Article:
Published a few days before the fall of Edward Colston’s statue in June 2020, From Wulftsan to Colston traces a thousand-year history of the involvement of Bristol’s merchants in enslavement.
The book spans from Anglo-Saxon times through the era of exploration and colonisation to the transatlantic traffic of enslaved Africans and the plantation system of the Americas. During this period, Bristol’s merchant elite seized economic and political power, making Edward Colston an icon of the Victorian period. This has since shaped the city’s present-day historical memory.
Throughout the millennium, determined opposition to slavery ranged from revolts and revolutions by enslaved people to struggles for abolition in Britain. Bristol’s first abolitionist, Saint Wulfstan in the eleventh century, was followed by religious and political activists who led popular and successful campaigns.
This online event will feature three presentations followed by a panel discussion chaired by Cleo Lake.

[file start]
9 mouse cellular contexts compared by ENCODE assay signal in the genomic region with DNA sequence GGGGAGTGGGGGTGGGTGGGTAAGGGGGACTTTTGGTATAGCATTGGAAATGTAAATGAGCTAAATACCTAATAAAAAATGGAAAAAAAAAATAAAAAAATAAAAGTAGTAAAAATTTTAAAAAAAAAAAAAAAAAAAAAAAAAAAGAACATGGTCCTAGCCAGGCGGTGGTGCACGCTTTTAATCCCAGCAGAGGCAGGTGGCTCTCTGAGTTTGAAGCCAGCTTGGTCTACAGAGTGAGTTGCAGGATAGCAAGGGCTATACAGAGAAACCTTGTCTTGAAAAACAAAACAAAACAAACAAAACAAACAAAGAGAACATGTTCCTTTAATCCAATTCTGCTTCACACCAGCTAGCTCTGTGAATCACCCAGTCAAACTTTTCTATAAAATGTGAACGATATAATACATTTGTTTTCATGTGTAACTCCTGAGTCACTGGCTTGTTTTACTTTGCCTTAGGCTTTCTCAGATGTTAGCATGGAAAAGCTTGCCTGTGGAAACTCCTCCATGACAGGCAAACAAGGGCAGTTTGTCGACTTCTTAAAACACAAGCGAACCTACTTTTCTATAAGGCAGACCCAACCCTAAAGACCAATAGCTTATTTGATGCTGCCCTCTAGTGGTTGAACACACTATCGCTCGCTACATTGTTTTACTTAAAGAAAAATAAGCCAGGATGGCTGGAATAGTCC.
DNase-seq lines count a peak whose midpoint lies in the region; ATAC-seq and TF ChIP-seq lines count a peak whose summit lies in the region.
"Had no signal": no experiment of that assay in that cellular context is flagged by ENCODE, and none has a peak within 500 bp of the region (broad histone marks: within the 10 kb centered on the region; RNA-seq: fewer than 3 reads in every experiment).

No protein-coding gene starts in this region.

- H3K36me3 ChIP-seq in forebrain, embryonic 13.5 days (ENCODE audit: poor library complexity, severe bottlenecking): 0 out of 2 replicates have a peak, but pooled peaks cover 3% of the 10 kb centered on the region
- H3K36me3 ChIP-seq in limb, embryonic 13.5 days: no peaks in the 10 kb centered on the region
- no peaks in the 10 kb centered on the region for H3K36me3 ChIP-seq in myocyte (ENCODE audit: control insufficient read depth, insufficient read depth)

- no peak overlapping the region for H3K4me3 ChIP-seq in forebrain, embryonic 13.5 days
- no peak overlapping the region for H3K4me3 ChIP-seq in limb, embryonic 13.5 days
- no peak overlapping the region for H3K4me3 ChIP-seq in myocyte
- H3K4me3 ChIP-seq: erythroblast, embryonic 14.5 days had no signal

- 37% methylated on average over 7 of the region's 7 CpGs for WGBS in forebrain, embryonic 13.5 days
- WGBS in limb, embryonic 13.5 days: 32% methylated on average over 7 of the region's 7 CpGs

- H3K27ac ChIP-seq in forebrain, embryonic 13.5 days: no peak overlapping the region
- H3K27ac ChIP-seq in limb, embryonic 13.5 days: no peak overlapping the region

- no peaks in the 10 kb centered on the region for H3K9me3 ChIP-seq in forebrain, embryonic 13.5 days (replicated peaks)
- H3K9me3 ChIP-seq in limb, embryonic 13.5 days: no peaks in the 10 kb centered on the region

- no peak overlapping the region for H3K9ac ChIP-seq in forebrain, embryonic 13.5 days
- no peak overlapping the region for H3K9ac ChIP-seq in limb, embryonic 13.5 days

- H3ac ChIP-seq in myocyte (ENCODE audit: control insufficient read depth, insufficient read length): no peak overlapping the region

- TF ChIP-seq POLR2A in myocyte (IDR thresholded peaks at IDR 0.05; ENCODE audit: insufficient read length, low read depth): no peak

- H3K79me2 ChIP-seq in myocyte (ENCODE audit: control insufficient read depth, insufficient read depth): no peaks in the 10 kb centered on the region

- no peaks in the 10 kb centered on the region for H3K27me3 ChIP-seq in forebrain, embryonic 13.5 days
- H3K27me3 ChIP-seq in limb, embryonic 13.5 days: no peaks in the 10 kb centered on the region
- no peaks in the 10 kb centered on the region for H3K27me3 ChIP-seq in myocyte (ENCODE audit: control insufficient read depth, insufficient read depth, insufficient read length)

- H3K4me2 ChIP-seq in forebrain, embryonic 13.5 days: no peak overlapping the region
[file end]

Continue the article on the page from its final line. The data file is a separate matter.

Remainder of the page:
From anarchist origins in the ‘80s and ‘90s through to the explosion of the scene in the early ‘00s, this exhibition brings together one of the largest collections of original works and memorabilia ever seen in the UK.
Presenting new and original works from Adam Neate, Andy Council, Antony Micallef, Bill Posters, China Mike, Conor Harrington, Dale VMN Collins (formerly known as Dale Marshall), Dicy, Eko, Feek, Filthy Luker, Inkie, Lucas Price, Lucy McLauchlan, Matt Small, Mau Mau, Mr Jago, Paris, Rowdy, Sickboy, Swoon, Will Barras and Xenz.
Besides seminal works, notable moments, key events and extraordinary artists, the show examines the creative response of the city’s pioneering underground scene throughout the UK’s turbulent social and political history. It also considers the drive for social change that underpins the work of many of today’s street artists.
Beyond Bristol, Vanguard | Bristol Street Art explores the evolving disciplines of British and Irish artists as they draw inspiration from nature, new tech, activism and history to challenge the bounds of ‘street art’, actively contributing to a new unfolding visual genre.
The exhibition also reflects on how a new generation of global creatives are advocating for social and environmental awareness through art on the streets.